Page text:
China has kicked off another round of its online content purge by removing dozens of podcast and audio apps.
The move to remove the audio-related content is backed by China's policy to regulate and remove any online video and text information that is considered "harmful" to society.
As many as 26 podcast and audio apps have been removed or closed by the relevant authorities, the Cyberspace Administration of China announced on its WeChat account last week.
Affected apps include popular audio apps Lizhi FM and Ximalaya FM, in addition to popular music app NetEase Music. Searches on Apple's App Store and Android app markets in China showed that these apps are no longer unavailable.
These affected podcast and audio apps have disseminated "historical nihilism" and "obscene and pornographic information" on their platforms, the regulator said in the statement, and has severely damaged the internet ecology and badly impacted on the healthy growth of young people.
Despite the crackdown on podcasts and audio apps, the Cyberspace Administration of China still encourages mainstream media and netizens to produce audio that is "excellent content that people are in favour of" to create a network audio space with positive energy, it said.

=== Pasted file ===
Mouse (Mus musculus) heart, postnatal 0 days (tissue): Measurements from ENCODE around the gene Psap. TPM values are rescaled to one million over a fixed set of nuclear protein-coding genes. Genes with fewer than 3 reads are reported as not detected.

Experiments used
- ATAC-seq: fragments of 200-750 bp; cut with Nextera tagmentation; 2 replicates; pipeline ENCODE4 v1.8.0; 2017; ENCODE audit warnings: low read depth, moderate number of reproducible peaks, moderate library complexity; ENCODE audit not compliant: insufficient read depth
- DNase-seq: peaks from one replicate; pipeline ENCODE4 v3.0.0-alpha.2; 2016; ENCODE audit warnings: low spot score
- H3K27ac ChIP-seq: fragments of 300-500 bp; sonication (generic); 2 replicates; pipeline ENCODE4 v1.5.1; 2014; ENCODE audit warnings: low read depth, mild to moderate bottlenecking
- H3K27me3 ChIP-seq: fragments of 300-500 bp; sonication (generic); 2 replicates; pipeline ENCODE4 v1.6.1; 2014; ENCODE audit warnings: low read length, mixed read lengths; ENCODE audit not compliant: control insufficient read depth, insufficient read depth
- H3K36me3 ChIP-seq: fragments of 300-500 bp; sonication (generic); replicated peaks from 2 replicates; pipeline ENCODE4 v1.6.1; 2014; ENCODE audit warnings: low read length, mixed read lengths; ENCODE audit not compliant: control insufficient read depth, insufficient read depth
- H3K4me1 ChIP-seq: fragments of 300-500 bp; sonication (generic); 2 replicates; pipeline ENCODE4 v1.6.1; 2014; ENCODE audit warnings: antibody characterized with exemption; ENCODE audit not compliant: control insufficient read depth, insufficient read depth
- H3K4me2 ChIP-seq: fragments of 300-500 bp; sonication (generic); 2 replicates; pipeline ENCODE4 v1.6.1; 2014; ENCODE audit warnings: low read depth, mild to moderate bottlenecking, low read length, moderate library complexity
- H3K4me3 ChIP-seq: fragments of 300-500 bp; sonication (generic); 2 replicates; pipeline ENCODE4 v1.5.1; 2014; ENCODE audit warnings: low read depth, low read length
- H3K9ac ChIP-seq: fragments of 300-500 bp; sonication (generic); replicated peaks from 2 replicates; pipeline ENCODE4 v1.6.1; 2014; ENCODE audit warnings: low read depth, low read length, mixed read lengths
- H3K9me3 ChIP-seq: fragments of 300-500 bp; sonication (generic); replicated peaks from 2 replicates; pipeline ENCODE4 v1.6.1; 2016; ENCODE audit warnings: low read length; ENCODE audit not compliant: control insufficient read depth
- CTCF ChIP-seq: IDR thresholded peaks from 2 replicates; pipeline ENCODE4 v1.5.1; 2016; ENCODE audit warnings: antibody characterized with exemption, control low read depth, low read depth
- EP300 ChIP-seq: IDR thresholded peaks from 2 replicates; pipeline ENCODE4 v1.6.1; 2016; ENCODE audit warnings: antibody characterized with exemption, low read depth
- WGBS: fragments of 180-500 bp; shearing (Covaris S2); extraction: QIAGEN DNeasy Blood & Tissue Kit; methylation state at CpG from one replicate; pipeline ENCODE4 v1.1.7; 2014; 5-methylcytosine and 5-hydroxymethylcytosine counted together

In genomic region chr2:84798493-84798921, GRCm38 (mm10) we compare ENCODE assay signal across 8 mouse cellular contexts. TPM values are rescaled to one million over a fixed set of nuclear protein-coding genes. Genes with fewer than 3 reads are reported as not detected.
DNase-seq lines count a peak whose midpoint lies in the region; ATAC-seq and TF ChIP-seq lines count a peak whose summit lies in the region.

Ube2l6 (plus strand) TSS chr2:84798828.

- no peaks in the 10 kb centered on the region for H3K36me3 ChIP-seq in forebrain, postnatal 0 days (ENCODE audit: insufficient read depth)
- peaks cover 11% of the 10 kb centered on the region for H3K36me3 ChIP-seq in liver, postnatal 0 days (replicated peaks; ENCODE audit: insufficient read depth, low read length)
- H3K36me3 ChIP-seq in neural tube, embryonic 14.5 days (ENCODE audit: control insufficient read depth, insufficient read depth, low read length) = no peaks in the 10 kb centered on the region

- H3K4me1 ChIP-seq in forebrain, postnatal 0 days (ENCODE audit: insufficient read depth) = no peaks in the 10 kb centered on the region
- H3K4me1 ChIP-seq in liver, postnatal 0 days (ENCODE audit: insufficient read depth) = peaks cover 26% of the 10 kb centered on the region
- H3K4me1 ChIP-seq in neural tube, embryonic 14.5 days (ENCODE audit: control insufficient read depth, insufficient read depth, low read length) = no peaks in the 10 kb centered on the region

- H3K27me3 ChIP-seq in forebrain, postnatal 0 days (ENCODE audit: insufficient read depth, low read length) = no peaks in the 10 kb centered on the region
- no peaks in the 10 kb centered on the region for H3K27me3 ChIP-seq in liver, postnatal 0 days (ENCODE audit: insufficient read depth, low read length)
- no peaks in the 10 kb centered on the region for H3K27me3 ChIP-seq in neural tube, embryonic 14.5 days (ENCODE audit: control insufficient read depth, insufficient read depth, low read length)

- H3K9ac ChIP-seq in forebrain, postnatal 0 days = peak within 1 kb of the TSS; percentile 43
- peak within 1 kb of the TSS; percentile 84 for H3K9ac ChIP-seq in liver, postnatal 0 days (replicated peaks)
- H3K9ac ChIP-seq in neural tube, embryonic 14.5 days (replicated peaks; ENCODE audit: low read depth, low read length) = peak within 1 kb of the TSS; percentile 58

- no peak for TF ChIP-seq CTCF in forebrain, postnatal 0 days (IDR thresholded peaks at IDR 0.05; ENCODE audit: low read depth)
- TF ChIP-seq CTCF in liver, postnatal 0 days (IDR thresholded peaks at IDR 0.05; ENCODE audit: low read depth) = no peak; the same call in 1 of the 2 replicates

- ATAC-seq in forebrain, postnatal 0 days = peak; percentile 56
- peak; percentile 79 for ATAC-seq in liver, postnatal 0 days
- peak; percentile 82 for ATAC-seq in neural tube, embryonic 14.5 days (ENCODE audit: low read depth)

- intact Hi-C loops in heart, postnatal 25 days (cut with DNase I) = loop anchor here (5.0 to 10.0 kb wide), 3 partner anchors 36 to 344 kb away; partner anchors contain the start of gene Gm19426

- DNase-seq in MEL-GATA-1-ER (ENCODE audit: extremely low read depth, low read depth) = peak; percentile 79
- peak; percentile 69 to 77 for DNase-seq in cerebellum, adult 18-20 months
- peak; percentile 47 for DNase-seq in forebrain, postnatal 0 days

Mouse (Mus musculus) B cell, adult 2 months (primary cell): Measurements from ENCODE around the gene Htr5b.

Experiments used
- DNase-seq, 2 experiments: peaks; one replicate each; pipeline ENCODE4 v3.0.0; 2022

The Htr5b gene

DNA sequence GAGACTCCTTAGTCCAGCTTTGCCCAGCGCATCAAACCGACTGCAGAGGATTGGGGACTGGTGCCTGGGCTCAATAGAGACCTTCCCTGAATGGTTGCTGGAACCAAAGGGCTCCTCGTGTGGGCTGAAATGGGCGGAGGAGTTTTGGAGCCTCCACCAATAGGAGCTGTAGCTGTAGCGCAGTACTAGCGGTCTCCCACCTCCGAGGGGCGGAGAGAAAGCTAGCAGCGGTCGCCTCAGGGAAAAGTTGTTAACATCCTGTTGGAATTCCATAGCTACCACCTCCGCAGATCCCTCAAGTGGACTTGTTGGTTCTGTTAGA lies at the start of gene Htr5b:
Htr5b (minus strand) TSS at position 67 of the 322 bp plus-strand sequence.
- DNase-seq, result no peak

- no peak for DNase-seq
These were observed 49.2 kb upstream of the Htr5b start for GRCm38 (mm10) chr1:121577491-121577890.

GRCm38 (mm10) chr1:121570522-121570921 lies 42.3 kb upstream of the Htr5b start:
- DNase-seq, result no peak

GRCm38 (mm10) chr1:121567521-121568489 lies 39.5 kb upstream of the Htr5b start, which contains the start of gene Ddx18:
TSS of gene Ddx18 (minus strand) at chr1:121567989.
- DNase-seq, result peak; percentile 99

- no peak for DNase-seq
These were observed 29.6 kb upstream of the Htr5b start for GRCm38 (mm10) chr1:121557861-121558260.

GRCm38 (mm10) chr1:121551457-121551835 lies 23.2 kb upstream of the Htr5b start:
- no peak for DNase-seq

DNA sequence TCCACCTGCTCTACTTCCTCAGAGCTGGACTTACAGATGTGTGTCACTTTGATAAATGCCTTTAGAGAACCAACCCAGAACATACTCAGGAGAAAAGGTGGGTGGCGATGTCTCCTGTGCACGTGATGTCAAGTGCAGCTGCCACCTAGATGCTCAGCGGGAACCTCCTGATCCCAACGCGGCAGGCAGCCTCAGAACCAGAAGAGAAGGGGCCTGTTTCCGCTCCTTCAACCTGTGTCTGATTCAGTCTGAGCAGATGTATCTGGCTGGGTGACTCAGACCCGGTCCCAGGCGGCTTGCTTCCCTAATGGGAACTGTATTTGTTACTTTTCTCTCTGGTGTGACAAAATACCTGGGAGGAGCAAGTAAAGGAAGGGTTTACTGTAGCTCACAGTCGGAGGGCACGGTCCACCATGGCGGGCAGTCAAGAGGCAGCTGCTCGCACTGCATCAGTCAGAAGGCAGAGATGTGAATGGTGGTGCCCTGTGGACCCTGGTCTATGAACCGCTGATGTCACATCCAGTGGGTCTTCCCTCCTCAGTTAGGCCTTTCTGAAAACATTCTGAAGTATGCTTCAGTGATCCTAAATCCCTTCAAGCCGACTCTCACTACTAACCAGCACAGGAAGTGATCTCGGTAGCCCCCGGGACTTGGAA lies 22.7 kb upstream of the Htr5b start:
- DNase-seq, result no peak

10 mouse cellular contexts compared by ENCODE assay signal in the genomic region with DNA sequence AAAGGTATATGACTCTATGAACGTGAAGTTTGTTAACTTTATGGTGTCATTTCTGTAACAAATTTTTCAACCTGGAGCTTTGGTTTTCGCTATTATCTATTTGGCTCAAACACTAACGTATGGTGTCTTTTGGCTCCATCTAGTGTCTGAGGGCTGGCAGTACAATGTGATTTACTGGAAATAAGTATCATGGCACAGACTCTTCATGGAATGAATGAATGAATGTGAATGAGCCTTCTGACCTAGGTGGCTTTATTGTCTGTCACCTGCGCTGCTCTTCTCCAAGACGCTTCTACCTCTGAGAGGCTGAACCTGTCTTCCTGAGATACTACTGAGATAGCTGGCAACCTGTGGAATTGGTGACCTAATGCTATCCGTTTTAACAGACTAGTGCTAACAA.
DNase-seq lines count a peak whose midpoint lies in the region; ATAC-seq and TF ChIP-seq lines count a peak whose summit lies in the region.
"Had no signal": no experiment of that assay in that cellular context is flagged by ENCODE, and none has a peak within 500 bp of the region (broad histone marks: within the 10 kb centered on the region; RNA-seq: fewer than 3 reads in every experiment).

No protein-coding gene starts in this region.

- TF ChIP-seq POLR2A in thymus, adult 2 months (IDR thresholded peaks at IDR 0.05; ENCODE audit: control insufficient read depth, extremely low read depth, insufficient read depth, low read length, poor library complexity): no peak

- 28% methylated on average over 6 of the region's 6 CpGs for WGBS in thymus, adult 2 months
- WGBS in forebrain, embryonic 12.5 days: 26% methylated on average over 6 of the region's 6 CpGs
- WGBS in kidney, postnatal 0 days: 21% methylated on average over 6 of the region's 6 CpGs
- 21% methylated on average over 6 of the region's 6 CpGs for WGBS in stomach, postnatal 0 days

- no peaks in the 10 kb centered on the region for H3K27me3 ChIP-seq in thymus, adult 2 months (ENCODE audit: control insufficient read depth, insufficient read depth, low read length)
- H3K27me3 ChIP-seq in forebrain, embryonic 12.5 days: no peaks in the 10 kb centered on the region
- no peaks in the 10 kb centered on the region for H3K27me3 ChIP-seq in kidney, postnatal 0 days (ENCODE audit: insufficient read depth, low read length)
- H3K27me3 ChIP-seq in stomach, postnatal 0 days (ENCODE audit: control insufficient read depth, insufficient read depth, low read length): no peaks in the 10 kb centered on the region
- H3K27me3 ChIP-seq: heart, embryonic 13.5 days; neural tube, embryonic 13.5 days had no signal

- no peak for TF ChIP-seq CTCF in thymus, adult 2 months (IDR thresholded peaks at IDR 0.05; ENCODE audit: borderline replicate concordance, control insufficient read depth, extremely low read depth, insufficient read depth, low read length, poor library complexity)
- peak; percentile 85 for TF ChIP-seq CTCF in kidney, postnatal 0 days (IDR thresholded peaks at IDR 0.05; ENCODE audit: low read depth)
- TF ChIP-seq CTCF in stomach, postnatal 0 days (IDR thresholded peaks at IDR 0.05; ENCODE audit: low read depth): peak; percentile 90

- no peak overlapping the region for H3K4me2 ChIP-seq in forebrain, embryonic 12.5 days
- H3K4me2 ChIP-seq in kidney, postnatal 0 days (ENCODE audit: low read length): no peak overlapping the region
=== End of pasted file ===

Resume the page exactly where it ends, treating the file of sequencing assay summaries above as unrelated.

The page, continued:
Since last year, China's cyber watchdog has shut down thousands of mobile apps for distributing pornographic material and stealing private information to "protect the youth".
In April 2018, four Chinese news apps, whose combined active users exceeded 400 million, were suspended from being downloaded on a number of Android app stores in China following a crackdown by the country's media watchdog. It followed the shut down of 128,000 websites in China that contained obscene and other "harmful" information in 2017, according to the official Xinhua news agency, after the country's first ever cybersecurity law officially came into effect on 1 June 2017.
In November last year, popular messaging app WeChat, whose active daily user base exceeded 1 billion all over the world, pledged to clean up undesirable content on its platform to maintain a "healthy" reading environment as required by the government.
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